Facilities managers in today’s retail sector have moved away from a traditional focus on operations and maintenance of physical space toward an expanded menu of strategic services for the shopping environment. The newly released 2017 Trends Report from the Professional Retail Store Maintenance Association (PRSM) highlights the roles retail facilities managers increasingly play in human resources, marketing, technological integration, regulatory compliance and strategic business planning.
“The retail industry has been and continues to experience rapid evolutionary changes,” observes Leigh Pearson, Director of Facility, Environmental & Procurement Services with Staples Canada and Chair of the PRSM Board of Directors. “These changes provide a great platform for today’s facilities management professionals to help move retail towards an even brighter, more exciting future.”
The report identifies five critical skills:
- Financial literacy to inform capital spending decisions;
- Employment of technology to drive efficiencies;
- Energy management knowledge:
- Communications skills to engage everyone from the frontline to the C-suite
- Long-range vision to see beyond current problems to tomorrow’s solutions.
Once primarily tactical, demanding supervision of skilled trades, facilities managers have taken on more strategic functions which may entail working with data and financial analysts, design, construction and leasing teams, IT and cybersecurity experts. This also calls for coordination with Human Resources to hire, train and retain necessary expertise.
With big data replacing spreadsheets, the growing take-up of energy management, building management and maintenance management systems and arrival of the Internet of Things (IoT), the report portends: “FMs of the future will not need to know how the technology works. However, they will have to understand how technology can be integrated and used to create the most efficient, safe retail operation possible.”
The rise of smaller urban spaces, pop-up kiosks and store-within-a-store formats in place of formerly prevalent cookie-cutter designs brings the challenge of managing and procuring for a diversity of uses. “FMs are also being called upon to manage space that has been leased inside their stores, often to complementary retailers, but sometimes to non-retail companies for office space. This type of arrangement transforms the retail FM into a landlord with a new set of responsibilities, risks and legal requirements,” the Trends Report states.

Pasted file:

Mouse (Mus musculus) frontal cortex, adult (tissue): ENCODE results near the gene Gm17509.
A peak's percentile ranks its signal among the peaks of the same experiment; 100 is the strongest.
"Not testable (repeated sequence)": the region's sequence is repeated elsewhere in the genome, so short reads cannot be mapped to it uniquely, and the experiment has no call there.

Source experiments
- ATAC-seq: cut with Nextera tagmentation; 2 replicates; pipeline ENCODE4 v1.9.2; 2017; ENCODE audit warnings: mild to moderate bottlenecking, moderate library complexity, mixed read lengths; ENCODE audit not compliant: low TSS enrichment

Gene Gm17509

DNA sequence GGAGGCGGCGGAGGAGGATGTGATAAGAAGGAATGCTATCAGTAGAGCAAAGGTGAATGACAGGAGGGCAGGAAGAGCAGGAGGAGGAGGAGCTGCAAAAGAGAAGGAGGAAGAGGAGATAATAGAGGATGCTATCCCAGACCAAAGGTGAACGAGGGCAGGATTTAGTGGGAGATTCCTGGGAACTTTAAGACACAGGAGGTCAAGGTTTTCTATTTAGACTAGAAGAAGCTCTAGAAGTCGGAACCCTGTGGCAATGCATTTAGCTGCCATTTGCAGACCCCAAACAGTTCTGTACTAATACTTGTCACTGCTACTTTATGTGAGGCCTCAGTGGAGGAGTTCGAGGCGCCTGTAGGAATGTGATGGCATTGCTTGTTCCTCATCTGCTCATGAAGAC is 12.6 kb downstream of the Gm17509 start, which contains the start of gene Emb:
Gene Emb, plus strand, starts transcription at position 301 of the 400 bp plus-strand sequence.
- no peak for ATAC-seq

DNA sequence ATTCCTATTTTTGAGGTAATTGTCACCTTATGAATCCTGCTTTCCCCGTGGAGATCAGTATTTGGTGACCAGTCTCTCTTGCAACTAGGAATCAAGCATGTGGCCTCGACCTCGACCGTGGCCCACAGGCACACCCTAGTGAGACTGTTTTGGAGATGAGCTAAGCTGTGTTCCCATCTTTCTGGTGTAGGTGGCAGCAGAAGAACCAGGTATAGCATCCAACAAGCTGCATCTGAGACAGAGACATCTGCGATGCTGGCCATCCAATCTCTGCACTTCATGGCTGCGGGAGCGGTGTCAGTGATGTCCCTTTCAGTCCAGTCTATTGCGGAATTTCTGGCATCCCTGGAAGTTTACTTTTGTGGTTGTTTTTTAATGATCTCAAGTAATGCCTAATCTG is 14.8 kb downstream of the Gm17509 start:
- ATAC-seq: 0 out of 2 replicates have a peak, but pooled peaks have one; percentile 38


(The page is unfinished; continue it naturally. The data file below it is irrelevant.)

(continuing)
Suppliers will likewise need to understand the changing needs of their retail clients. While cost and service are always important, retail facilities managers expect expertise and an understanding of their market demands. The Trends Report commends suppliers with the following qualities:
- Business Acumen to demonstrate value to the retail FM and offer customized proposals, tailored to fit the retailer’s financial objectives;
- Technological Acumen including an understanding of computerized maintenance management systems (CMMS), energy management systems (EMS) and building management systems (BMS) and, more importantly, an understanding of how technology can help customers;
- Co-opetition or the willingness to provide advice on products and services they don’t sell, knowing it will build trust, enhance relationships and pay off in the long run;
- Swipe & Deploy Skills to identify new practices in other areas of retail, or even other industries, that might have potential in retail FM – understanding that innovation prevents extinction.
Consumer and political activism can drive new regulatory requirements as governments introduce new rules and/or update existing ones, and retailers can be pressed to stay ahead of the compliance curve. Given the current trend toward more regulations and stiffer fines, they are advised to consider the broader reputational and brand risks at play.
The Trends Report points to four particular concerns in the retail environment: health and sanitation; risks related to construction projects; elevator/escalator risks; and fire and life safety. Facilities managers must also ensure that contractors and suppliers comply. Plans and documentation are central to due diligence.
All these pressures are unfolding within a business environment that challenges retailers to stay competitive and is driving some of them to reinvent themselves. The Trends Report recounts facilities managers’ struggles and creative adaptation in an era of rising mall vacancies and emerging digital competition for market share.
A dramatic change in tenancy such as conversions to office space will bring new kinds of operational demands, while the arrival of tenants accustomed to their own stand-alone premises could inspire some culture clashes. However, change can be highly lucrative.
“Redeveloping anchor space comes at a cost to landlords, but holds the promise of hefty returns as department stores paying as little as $2 a square foot in rent are replaced by new anchors paying $15 to $20 a square foot,” the Trends Report states. “If the space is carved into smaller parcels for specialty retailers, rent can approach $100 a square foot.”
The complete text of the 2017 Trends Report can be found on Professional Retail Store Maintenance Association website.